Freight Locomotives and Trains

EH200 Freight - adj - 2469

I’ve written about my model freight trains before, but that was nearly two years ago, and I think it’s time for an update. This time I’m going to talk about the trains, as well as the locomotives. As usual, the focus of my collecting is the area around Tōkyō, and thus the trains found there are what I am writing about.

Freight locomotives in the Tōkyō area tend to be electric. There are exceptions: in addition to switching duties, the diesel-hydraulic DE10 can sometimes be found moving short trains. One example of this is the coal train I’ll describe further down below. But for the most part these trains are operating over lines already electrified for passenger trains, and so it makes more sense to use electric locomotives.

When JR Freight (JRF) was formed in 1987, it inherited a number of older electric locomotives used for freight, and continues to use many of them to this day. In fact, it even built some more of these models in its first few years to meet demand. But it also began developing more modern ones, suited to efficiently hauling the specialized trains it now had. I have a couple of models of the older ones (an EF65 and an EF66), but my focus is on the new JRF designs.

Freight trains in Japan are definitely secondary to passenger trains on almost all lines. There are a few specialized lines, serving industrial areas mostly, that are freight-only or dominated by freight. But in most cases, heavy cargo can move by sea, and light cargo can move by truck, and there just isn’t much left for the trains. A couple of years before it was broken up, Japan National Railways (JNR) shut down its carload freight classification yards. Today its successor for freight, JRF, operates specialized yards for container trains and similar, and operates to and from private sidings at large industries (e.g., moving a unit train of auto parts for Toyota, as an example) but largely operates over rails owned by the various JR passenger companies.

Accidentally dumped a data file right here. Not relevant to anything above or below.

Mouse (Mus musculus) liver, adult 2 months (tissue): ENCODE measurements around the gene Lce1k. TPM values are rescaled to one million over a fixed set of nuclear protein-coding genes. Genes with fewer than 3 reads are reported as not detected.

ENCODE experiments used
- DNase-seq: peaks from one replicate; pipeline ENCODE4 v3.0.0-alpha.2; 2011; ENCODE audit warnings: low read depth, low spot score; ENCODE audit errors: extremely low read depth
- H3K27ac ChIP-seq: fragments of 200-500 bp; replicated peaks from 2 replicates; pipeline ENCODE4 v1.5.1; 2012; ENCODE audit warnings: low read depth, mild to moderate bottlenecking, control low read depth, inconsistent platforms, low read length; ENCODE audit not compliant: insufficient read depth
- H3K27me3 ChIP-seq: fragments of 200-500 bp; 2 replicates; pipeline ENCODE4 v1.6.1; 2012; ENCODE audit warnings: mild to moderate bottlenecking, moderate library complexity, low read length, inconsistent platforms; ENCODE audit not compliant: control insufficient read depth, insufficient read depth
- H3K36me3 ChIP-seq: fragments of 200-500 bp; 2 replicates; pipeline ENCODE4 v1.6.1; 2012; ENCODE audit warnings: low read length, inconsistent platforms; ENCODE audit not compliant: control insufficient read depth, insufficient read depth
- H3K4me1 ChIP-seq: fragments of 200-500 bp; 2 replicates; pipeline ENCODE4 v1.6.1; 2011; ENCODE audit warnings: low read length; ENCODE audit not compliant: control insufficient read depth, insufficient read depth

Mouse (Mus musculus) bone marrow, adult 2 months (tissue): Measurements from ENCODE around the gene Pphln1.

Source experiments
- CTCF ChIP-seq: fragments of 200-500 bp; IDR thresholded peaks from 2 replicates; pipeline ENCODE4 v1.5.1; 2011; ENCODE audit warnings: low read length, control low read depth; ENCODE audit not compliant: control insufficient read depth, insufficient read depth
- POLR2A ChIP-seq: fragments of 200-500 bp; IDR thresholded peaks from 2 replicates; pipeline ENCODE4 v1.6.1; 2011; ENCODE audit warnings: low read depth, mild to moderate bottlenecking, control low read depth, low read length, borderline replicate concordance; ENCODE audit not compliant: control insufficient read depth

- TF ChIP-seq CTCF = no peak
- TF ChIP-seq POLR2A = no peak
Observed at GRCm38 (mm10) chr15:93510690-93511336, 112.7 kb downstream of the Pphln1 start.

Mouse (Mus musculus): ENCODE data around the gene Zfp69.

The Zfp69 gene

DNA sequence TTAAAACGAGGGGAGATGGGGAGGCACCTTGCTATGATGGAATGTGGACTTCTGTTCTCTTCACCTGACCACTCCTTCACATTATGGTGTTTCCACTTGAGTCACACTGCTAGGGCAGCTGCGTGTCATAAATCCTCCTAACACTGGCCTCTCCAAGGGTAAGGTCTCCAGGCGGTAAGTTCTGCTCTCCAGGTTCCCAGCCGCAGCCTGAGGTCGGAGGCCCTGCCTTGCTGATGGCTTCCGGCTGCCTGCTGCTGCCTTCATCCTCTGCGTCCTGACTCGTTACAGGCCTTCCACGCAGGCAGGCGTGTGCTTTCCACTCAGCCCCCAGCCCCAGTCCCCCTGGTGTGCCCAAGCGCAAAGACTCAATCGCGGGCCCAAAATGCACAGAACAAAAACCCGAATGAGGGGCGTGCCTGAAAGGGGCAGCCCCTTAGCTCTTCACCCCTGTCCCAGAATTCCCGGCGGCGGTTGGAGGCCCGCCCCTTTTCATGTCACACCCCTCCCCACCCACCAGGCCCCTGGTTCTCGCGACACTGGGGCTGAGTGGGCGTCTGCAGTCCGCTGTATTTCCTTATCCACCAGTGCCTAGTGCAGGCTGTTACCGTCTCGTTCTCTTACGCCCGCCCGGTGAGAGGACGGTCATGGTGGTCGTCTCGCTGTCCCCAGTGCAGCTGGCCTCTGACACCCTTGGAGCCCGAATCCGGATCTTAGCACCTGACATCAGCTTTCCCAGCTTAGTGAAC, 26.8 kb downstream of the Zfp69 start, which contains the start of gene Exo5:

Freight trains in Japan tend to be short by western standards. A typical train will be perhaps two-dozen cars long, and many are shorter. The majority of these are unit trains, trains formed of a single type of freight car. Cargo containers on specialized flat cars, as seen behind an EH200 above, are one of the most common. There are, however, a small number of mixed trains still observed from time to time. Exactly how the latter come about without classification yards isn’t clear to me.

Freight trains also have to fit in with passenger train schedules, so fast-moving trains are more common than they are in other parts of the world. This may be another reason the trains are kept short.

Japanese domestic containers are relatively small; the common 19 series container stands 2.5m (8.2’) tall has an interior dimension of approximately 19 cubic meters (671 cubic feet), and has a capacity of 5 tons (metric tons, 5,000 kg), and are sized to fit on a small delivery truck. Normally five of these are loaded on a flat car, so the entire train is pulling only 120 of them. I have quite a large set of these (see the Freight Cars photo album), mainly made by Tomix, along with Kato and Tomix flat cars of the modern KoKi 104 and 106 series. In fact, I have enough to make a prototypical-length 24-car train if I wanted. But I think I’d normally run about 12-16 to keep it more reasonably sized for the layout.

The EH500 seen above is an eight-axle, 4,520kW (6000 hp) locomotive with a top speed of 110 kph (68 mph). Although built for use on DC-powered lines, it uses AC traction motors, which is typical of newer designs as these motors are much more efficient. Wikipedia says these are used for oil trains north of Tōkyō and on the Chūō line west of the city. I’ve seen numerous photos of them pulling container trains also. According to Wikipedia 21 had been built through 2009, making it a relatively small class.

EF210 Oil Train - Adj 2470
EF210 Pulling a string of oil tank cars

The EF210 is a six-axle, 3,390kW (4,546 hp) locomotive with a top speed of 110 kph. Like the EH500 it is built for DC lines, but uses AC traction motors. As of 2010 73 had been built. Photos show it pulling both oil and container trains. I have enough Kato TaKi 1000 oil tank cars to make a 16-car train.